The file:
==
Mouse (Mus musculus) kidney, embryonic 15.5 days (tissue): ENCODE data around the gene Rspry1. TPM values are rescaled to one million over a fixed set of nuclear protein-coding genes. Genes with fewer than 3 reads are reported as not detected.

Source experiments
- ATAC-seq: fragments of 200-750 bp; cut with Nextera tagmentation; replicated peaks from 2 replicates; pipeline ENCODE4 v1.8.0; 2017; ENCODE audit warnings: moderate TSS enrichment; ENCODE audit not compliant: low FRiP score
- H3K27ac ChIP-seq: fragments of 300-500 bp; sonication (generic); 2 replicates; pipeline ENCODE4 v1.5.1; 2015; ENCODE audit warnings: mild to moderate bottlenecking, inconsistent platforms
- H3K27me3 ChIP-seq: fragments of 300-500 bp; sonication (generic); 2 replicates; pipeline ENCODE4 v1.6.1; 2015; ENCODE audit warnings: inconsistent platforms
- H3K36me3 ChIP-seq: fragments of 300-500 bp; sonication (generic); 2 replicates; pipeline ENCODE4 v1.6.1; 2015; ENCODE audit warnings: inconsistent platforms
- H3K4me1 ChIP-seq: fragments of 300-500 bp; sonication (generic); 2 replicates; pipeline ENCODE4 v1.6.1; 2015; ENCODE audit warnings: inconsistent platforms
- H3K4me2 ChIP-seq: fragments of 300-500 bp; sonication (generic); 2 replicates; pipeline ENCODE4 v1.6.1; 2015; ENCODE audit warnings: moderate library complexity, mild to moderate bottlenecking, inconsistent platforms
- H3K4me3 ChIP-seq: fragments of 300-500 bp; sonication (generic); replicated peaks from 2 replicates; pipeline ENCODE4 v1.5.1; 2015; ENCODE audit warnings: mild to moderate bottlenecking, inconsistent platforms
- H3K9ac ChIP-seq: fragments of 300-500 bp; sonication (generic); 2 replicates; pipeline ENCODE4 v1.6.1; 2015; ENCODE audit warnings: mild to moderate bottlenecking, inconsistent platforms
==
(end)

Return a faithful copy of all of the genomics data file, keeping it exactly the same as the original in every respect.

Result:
Mouse (Mus musculus) kidney, embryonic 15.5 days (tissue): ENCODE data around the gene Rspry1. TPM values are rescaled to one million over a fixed set of nuclear protein-coding genes. Genes with fewer than 3 reads are reported as not detected.

Source experiments
- ATAC-seq: fragments of 200-750 bp; cut with Nextera tagmentation; replicated peaks from 2 replicates; pipeline ENCODE4 v1.8.0; 2017; ENCODE audit warnings: moderate TSS enrichment; ENCODE audit not compliant: low FRiP score
- H3K27ac ChIP-seq: fragments of 300-500 bp; sonication (generic); 2 replicates; pipeline ENCODE4 v1.5.1; 2015; ENCODE audit warnings: mild to moderate bottlenecking, inconsistent platforms
- H3K27me3 ChIP-seq: fragments of 300-500 bp; sonication (generic); 2 replicates; pipeline ENCODE4 v1.6.1; 2015; ENCODE audit warnings: inconsistent platforms
- H3K36me3 ChIP-seq: fragments of 300-500 bp; sonication (generic); 2 replicates; pipeline ENCODE4 v1.6.1; 2015; ENCODE audit warnings: inconsistent platforms
- H3K4me1 ChIP-seq: fragments of 300-500 bp; sonication (generic); 2 replicates; pipeline ENCODE4 v1.6.1; 2015; ENCODE audit warnings: inconsistent platforms
- H3K4me2 ChIP-seq: fragments of 300-500 bp; sonication (generic); 2 replicates; pipeline ENCODE4 v1.6.1; 2015; ENCODE audit warnings: moderate library complexity, mild to moderate bottlenecking, inconsistent platforms
- H3K4me3 ChIP-seq: fragments of 300-500 bp; sonication (generic); replicated peaks from 2 replicates; pipeline ENCODE4 v1.5.1; 2015; ENCODE audit warnings: mild to moderate bottlenecking, inconsistent platforms
- H3K9ac ChIP-seq: fragments of 300-500 bp; sonication (generic); 2 replicates; pipeline ENCODE4 v1.6.1; 2015; ENCODE audit warnings: mild to moderate bottlenecking, inconsistent platforms